The person who brokered my brief meeting with Budd Schulberg that evening was George Kimball, the boxing writer and former Irish Times columnist. During a run of late, perfect columns he filed for these pages in the final years of his life, Kimball told the story of the origins behind the most famous lines in On the Waterfront. Even if you haven't seen the film, you have heard the words, the simple, punchy, immortal lament.
“I coulda had class. I coulda been a contender. I coulda been somebody, instead of a bum, which is what I am, let’s face it.”
In the film, they are, of course, spoken by Marlon Brando, sitting in the rear of a taxi cab with Rod Steiger, who plays his older brother Charley. Brando, caught in the noir-ish, crystal clear black and white cinematography, would never look more soulful or anguished. His delivery is like an epitaph for the unaccountable millions who have fallen on the wrong side of the American dream.
The story behind many great films read like fated happy accidents and On the Waterfront is no different
The inspiration for the line came from a casual conversation Schulberg had with a former boxer named Roger Donoghue who had quit boxing at the age of 21 after one of his opponents tragically died after a bout. Donoghue had been employed to teach Brando a few basic boxing moves - although the on-screen fighting is limited to street and bar brawls. On the set one day, Schulberg was quizzing Donoghue about boxing, and as Kimball reported "asked Roger if he could have been a champion had he pursued his pro career".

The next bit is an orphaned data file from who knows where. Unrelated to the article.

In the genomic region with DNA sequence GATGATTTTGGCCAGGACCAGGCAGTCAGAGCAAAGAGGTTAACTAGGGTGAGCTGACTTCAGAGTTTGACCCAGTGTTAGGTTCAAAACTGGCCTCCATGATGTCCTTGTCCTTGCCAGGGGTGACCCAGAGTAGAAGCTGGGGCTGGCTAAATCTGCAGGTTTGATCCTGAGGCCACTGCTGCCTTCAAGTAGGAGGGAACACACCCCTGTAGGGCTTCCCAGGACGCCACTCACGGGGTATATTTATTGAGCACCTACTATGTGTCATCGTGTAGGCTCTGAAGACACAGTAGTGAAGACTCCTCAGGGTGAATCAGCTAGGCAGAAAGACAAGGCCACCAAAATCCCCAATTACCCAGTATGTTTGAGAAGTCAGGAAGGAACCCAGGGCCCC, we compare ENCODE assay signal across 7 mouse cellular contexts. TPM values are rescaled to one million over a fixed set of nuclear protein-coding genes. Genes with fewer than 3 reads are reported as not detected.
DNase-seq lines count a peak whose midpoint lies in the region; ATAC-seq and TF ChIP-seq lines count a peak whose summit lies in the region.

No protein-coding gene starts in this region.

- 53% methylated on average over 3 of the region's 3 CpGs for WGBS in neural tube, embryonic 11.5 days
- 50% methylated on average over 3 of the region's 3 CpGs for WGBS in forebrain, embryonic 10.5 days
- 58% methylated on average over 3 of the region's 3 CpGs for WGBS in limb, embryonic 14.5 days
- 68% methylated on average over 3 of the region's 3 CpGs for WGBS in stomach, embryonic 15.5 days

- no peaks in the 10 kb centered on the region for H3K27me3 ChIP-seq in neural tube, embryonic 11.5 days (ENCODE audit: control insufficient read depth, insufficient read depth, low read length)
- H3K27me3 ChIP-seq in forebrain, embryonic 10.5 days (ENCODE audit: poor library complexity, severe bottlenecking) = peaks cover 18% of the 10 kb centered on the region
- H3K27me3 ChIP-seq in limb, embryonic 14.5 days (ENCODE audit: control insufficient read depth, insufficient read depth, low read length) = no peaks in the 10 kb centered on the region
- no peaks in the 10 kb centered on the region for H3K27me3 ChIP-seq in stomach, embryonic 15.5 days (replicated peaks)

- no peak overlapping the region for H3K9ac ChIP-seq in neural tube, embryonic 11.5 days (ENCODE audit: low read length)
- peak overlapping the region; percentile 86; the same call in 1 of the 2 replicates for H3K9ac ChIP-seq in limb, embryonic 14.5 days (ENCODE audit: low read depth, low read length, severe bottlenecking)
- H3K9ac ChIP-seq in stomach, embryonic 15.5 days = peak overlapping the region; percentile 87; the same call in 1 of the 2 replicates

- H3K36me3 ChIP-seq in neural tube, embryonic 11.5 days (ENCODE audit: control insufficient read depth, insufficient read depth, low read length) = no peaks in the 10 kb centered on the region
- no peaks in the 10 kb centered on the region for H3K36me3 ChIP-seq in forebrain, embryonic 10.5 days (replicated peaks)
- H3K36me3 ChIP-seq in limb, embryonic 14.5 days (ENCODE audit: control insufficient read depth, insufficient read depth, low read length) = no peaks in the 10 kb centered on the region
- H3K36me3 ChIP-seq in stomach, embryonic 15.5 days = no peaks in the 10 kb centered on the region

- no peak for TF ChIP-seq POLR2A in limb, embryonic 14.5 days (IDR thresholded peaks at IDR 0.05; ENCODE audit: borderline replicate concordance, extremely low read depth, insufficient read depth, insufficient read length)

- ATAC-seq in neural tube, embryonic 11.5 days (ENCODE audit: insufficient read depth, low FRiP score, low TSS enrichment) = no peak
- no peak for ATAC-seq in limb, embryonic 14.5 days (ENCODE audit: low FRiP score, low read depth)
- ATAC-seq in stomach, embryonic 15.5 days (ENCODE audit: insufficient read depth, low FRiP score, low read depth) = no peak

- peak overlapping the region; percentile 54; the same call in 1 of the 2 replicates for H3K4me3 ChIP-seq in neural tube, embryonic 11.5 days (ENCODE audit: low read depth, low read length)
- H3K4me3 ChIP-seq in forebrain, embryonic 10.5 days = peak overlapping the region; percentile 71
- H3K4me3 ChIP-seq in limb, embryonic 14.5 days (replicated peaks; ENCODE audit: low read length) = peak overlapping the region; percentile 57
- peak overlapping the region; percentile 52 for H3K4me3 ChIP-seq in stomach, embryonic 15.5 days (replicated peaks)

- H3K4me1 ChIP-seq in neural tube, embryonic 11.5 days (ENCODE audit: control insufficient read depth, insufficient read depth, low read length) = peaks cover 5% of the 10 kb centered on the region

“Well,” Donoghue replied after giving the matter some thought. “I could have been a contender.”
Schulberg’s ear twitched.
In the American Film Institute's list of greatest ever screen lines, Rhett Butler's "Frankly, my dear, I don't give a damn" is listed at number one. Marlon Brando's Vito Corleone - "I'm gonna make him an offer he can't refuse" - comes in at number two. And Brando is also at number three with the lines drafted in at the eleventh hour by Schulberg.
The story behind many great films read like fated happy accidents and On the Waterfront is no different. The script was developed by Schulberg for the director Elia Kazan as a story of brotherly loyalty and political betrayal set on the turbulent and corruptible world of the longshoremen who worked the teeming docks. At first all major studios flatly rejected it: as Daryl Zanuck put it when considering the script: "Who gives a s**t about longshoremen?"